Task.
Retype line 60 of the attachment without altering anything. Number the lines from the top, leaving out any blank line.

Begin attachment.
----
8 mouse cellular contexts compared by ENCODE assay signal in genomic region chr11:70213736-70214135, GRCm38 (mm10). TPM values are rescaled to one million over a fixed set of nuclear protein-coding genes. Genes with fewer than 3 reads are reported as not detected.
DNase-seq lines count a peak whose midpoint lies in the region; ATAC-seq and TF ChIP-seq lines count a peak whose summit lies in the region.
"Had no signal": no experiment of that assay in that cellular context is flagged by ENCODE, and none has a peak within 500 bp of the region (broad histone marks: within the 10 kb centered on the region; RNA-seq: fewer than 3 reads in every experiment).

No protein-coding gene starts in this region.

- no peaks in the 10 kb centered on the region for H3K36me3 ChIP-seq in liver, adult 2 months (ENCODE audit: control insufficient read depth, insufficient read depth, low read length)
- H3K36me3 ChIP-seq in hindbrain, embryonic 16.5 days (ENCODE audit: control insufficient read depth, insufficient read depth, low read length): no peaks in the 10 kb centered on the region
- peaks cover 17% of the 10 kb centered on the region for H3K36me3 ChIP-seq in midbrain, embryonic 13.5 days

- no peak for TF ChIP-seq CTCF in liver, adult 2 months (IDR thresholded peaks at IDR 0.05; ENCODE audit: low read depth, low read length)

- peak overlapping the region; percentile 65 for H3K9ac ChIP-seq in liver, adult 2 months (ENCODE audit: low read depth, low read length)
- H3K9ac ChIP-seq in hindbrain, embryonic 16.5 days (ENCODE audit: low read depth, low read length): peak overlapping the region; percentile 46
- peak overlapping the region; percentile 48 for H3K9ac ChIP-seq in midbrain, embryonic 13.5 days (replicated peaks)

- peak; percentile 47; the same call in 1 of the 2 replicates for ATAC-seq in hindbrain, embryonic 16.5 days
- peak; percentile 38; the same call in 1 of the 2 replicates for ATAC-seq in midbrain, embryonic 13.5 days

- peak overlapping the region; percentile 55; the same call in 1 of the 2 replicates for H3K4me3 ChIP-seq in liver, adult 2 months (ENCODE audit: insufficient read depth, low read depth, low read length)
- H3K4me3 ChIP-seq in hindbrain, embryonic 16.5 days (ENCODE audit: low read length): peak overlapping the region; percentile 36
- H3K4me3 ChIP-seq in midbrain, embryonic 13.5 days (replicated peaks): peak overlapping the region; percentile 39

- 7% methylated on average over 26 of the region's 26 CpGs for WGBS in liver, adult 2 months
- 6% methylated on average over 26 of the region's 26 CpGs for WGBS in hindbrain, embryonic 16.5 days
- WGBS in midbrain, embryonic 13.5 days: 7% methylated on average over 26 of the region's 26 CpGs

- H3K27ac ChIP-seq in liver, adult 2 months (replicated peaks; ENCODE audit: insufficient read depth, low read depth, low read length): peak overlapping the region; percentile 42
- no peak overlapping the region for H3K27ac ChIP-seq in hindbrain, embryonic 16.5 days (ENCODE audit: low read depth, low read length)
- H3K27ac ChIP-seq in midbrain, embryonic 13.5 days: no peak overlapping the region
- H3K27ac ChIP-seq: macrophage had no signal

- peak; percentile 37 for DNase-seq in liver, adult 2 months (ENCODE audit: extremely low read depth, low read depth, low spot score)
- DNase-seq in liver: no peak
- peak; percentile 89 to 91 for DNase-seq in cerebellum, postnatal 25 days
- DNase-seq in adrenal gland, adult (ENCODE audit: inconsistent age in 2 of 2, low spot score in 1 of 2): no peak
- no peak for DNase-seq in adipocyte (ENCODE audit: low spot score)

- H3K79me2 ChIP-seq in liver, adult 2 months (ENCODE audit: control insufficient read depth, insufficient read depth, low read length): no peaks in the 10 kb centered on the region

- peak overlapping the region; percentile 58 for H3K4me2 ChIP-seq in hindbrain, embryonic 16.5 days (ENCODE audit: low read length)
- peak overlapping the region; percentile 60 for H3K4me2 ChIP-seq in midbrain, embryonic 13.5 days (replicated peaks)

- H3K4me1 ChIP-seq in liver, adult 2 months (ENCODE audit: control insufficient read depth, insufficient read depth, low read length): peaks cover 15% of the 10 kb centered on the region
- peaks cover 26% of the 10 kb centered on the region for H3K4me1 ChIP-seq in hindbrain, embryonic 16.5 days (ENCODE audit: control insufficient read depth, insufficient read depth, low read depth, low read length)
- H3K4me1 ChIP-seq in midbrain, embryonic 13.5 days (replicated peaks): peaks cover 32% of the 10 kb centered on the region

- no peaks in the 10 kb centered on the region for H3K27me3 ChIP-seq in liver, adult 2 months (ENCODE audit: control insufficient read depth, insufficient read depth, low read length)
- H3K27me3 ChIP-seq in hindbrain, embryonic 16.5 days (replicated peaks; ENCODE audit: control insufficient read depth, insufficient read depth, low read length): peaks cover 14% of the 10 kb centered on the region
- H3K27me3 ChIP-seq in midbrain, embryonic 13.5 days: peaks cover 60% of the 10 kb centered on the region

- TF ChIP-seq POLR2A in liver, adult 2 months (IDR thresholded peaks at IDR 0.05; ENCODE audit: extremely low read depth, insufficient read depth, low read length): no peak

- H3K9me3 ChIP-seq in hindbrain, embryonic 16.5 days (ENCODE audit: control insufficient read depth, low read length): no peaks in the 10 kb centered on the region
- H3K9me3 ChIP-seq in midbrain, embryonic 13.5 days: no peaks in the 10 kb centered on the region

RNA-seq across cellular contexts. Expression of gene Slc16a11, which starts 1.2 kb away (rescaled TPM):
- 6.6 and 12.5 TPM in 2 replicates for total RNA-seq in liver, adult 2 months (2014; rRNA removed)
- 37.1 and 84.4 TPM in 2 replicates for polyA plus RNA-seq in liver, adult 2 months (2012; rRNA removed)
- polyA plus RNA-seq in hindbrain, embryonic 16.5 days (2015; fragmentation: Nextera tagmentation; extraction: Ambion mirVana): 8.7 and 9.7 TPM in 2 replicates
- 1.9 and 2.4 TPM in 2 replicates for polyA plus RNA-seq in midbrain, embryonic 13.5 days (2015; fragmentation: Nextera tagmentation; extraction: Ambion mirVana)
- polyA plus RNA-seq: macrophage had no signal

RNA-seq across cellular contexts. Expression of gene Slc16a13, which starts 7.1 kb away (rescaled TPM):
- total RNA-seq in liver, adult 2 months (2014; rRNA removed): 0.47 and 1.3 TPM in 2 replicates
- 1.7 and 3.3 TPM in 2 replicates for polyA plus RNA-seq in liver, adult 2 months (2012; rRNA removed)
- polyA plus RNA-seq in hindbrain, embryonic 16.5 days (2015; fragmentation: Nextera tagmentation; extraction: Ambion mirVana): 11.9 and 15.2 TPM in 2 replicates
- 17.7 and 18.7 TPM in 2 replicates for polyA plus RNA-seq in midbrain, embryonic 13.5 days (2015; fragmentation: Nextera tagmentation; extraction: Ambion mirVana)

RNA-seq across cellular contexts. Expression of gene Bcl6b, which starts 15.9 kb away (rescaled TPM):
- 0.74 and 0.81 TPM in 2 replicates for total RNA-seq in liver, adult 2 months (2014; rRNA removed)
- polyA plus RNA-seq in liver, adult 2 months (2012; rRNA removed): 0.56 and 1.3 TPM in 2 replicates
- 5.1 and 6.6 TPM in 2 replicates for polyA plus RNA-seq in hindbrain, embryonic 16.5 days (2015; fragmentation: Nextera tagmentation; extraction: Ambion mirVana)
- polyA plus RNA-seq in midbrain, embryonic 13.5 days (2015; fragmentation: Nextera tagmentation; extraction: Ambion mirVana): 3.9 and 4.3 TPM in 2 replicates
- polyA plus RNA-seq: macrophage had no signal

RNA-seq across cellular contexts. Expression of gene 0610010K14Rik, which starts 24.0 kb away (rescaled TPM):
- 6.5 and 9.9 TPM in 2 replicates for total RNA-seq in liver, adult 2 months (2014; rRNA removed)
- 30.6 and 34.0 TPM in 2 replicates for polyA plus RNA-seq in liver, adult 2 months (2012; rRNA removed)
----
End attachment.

- 30.6 and 34.0 TPM in 2 replicates for polyA plus RNA-seq in liver, adult 2 months (2012; rRNA removed)